Republicans are still favored to become the majority in the House of Representatives, but Democrats nationwide have performed better than expected, leaving a narrow possibility they could maintain their current House advantage. Three Valley races could tip the balance.
With half the total votes left to count in the race for newly drawn California Congressional District 13, Republican John Duarte leads Adam Gray by 203 votes. In District 9, Josh Harder’s lead of just under 10,000 votes over Republican Tom Patti is expected to hold up, even though only 43% of the total vote had been counted at the end of the day on November 9.
Farther south, Republican David Valadao’s lead of almost 3500 votes over Democrat Rudy Salas could change significantly with only 39% of the votes counted in a district where voter registration favors Democrats. However, low turnout throughout the Valley generally trends against Democrats, and turnout at most locations has been low, typical of off-year elections when the lack of presidential candidates dampens voter enthusiasm.
Most polls rated the race between Duarte and Gray a tossup, and early returns have shown those predictions were justified. Though he’s received strong backing from Bakersfield Congressman Kevin McCarthy, a leading candidate for Speaker of the House should Republicans prevail, Duarte chose not to promote Donald Trump’s “Big Lie” about a stolen election in 2020. Tom Patti also made it a point to distance himself from Trump by claiming on the campaign trail that, “I am not a Trump Republican.”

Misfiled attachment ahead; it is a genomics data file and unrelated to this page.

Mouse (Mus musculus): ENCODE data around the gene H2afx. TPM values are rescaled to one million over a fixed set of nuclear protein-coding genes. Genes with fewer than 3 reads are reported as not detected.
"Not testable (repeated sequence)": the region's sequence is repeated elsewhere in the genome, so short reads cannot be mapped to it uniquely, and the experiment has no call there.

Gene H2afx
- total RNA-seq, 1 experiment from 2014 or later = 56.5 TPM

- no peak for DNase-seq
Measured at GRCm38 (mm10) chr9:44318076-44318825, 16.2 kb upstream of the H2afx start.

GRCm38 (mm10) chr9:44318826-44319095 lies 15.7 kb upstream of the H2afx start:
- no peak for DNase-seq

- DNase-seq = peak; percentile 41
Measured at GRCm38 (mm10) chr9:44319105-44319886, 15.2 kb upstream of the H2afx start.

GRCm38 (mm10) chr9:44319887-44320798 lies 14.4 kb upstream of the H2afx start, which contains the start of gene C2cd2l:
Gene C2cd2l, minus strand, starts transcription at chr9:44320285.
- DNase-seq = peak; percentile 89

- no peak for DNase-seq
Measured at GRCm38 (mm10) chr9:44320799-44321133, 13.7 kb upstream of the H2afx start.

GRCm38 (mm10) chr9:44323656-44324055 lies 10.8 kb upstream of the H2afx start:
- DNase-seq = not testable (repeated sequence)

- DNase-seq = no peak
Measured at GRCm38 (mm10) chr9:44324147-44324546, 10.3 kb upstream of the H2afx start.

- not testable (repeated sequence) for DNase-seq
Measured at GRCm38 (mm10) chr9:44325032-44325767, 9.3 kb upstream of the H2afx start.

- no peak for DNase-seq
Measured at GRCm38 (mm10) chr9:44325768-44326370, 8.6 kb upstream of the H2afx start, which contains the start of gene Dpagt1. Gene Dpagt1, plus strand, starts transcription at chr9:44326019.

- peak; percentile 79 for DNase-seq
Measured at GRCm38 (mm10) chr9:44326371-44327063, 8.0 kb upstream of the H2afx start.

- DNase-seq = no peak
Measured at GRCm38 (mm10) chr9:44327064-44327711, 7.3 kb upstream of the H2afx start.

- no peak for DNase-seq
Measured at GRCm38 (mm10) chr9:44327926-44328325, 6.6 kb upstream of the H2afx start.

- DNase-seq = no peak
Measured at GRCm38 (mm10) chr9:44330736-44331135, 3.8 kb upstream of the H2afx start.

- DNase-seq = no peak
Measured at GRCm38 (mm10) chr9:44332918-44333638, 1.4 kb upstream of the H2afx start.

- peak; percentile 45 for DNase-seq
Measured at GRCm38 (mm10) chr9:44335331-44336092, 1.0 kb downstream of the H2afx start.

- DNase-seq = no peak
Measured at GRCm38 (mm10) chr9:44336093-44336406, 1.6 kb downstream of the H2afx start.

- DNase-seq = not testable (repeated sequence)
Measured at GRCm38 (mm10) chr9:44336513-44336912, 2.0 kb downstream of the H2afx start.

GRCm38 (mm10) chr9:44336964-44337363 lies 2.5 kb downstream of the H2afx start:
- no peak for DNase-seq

Valadao may have been smarter than most observers thought when he joined nine other House Republicans in the vote to impeach Trump for his role in the January 6 Insurrection of 2021. With his new district favoring Democrats by registration numbers, Valadao may benefit from the impeachment vote. He is one of only two remaining Republican House members who voted to impeach. The eight others bit the dust.
Harder’s formidable ground game was likely the key to his 2018 upset of Republican incumbent Jeff Denham, and the Congressman from Turlock said on Election Day that his current campaign didn’t differ dramatically from the that one:
This race is actually pretty similar to 2018 in that we’re still talking about the same issues that were top priority to families in 2018: access to health care folks can afford, good paying jobs close to home, enough water for our farmers and our ag industry. Just like the 2018 race, we’ve knocked on tens of thousands of doors in every corner of our community, ensuring everyone makes their voice heard.
By far the closest of the three races, Gray’s may take weeks to decide. At this stage of the vote count, Duarte appears to have neutralized Gray’s advantages from having served several terms in the 21st California State Assembly District, where the voter demographic is similar to Congressional District 13.
With Democrats still having a slim chance to maintain power in the House of Representatives, the race between Duarte and Gray offers a strong object lesson in the value of the vote. Valley citizens could be the key to political power nationwide, reason enough to encourage better turnout in the future.